Forbidden City: China’s largest and most important building, the Forbidden City — also known as the Imperial Palace — is situated in the very heart of Beijing and is a must-see when visiting the country. Travelers can explore the 180 acres complex that now houses some of the finest artifacts and collections with regards to Chinese history.
Xi’an: The second most famous of China’s ancient capitals, Xi’an, was the first capital of a united China in 221 BC, and capital for much of the next millennium. Thus, Xi’an is blessed with a great number of precious relics and historical sites. Its most famous attractions is the recently discovered Terracotta Army, the protectors of the tomb of the first emperor of China and is a must visit.
Lhasa: Inspite of its absorption into greater China, Lhasa is one of the most important cities in Tibet and has retained much of its culture. The Potala Palace here is one of the most recognizable structures in China and was the former home of the Dalai Lama. It is composed of two parts, the White Palace, where the Dalai Lama lived, and the Red Palace, where religious study took place.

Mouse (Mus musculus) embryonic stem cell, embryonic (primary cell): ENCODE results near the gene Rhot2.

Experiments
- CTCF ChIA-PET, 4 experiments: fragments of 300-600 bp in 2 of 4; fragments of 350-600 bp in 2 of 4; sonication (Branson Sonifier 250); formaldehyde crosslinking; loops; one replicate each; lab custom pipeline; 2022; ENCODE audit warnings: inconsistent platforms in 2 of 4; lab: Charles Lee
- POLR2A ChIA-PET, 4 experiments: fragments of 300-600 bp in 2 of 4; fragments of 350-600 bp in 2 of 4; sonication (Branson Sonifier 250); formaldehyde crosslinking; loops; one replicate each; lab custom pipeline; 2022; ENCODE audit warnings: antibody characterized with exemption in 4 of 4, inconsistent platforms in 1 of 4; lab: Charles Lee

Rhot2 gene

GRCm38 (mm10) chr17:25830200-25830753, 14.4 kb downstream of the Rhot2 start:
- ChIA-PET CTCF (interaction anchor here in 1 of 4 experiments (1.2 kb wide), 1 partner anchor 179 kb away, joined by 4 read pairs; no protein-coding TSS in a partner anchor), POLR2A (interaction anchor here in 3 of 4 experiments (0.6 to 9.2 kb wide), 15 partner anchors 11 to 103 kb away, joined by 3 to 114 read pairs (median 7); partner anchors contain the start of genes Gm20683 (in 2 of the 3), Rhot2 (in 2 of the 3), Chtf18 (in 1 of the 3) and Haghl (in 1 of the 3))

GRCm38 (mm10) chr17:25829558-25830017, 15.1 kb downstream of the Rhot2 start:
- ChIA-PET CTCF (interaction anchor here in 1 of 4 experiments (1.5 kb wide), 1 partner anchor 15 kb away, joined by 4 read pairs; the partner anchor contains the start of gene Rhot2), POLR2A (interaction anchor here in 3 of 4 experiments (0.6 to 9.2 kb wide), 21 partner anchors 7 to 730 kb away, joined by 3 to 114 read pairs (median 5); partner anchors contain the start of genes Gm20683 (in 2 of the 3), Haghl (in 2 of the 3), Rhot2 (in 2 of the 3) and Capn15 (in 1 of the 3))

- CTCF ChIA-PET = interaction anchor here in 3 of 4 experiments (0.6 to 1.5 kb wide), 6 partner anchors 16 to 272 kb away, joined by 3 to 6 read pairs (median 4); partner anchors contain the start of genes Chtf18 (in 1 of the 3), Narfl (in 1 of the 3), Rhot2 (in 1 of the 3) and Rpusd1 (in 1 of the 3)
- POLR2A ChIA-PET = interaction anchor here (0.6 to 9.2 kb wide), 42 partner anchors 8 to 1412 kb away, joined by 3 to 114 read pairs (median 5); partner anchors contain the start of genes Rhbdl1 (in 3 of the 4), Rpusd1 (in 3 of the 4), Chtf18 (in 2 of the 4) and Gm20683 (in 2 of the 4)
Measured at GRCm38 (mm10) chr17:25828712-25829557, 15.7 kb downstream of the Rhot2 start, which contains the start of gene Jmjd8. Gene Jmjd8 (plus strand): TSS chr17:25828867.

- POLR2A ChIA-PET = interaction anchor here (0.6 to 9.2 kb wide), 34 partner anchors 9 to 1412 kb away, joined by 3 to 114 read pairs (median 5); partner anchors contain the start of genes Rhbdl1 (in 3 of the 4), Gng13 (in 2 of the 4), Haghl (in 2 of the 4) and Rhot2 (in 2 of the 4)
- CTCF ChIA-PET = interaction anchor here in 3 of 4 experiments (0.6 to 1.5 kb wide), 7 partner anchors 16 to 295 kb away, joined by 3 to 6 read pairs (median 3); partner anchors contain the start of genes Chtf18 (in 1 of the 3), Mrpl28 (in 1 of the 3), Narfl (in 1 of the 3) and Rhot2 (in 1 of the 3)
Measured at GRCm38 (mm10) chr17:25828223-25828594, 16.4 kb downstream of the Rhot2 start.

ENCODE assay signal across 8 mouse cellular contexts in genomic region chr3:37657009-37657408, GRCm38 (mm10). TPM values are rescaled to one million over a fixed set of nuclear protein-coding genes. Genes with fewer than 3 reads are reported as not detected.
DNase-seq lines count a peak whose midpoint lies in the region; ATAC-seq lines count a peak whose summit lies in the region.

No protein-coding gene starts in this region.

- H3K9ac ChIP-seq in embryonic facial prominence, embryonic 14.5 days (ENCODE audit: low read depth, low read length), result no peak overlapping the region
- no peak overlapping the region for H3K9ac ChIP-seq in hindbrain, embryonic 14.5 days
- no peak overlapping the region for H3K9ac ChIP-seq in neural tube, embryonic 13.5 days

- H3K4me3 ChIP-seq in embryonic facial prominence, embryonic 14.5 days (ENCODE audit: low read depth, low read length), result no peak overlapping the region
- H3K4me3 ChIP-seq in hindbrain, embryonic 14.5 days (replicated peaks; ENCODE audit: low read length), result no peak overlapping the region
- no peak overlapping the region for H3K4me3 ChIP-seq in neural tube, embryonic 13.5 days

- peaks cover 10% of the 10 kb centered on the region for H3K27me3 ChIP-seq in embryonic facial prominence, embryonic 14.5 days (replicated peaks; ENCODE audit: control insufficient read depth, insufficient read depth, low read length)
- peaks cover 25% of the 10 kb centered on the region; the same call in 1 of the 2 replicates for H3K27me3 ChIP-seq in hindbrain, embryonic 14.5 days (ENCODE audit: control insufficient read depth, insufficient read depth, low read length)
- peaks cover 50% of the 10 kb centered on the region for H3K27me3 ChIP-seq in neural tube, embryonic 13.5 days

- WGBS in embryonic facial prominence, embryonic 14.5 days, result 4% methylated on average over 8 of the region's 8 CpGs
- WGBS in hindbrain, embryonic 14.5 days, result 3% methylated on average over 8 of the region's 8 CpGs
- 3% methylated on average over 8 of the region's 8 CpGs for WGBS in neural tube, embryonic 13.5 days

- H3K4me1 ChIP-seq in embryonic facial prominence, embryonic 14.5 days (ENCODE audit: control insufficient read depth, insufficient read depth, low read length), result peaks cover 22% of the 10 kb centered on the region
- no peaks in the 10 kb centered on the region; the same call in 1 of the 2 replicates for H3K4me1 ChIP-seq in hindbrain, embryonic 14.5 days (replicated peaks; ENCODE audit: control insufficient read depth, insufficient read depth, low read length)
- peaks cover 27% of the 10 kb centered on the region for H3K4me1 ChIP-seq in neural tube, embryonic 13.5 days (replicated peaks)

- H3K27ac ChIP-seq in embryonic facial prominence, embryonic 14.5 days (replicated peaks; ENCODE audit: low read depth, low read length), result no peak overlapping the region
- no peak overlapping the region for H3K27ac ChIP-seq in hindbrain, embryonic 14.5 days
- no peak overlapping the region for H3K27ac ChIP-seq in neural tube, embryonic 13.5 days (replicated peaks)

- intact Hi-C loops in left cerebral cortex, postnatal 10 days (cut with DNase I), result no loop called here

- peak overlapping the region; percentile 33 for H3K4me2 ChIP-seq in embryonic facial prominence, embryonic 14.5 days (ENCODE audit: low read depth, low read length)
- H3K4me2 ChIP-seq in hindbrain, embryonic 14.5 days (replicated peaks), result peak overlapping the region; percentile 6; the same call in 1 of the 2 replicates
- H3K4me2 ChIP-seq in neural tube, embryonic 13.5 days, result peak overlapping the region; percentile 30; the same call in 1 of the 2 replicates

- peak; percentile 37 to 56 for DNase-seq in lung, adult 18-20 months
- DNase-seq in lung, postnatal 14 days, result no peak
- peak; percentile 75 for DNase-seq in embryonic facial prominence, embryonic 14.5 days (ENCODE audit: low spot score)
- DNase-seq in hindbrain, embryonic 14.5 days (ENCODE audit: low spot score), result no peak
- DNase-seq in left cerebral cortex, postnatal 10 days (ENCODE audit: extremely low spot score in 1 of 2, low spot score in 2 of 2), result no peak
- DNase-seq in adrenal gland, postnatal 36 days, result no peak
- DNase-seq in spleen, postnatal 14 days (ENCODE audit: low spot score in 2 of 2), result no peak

Yangshuo: Yangshuo in South China attraction a large number of travellers with its untouched natural beauty. Yangshuo also makes a good base to take a day trip to Guilin for a leisurely trip on the Li River. A place that initially became popular with international backpackers in the 1970s and 1980s, Yangshuo has now grown and transformed into a thriving tourist destination that caters a huge variety of travellers.
Zhangjiajie National Forest Park: If you have seen the movie Avatar and noticed the peculiar-shaped mountains in the movie, the inspiration was derived from the pillar-like rocky-cliff structures within the Zhangjiajie National Forest Park. This is one of the lesser known places to visit in China. In addition to its many natural wonders, the park also boasts a number of new man-made attractions.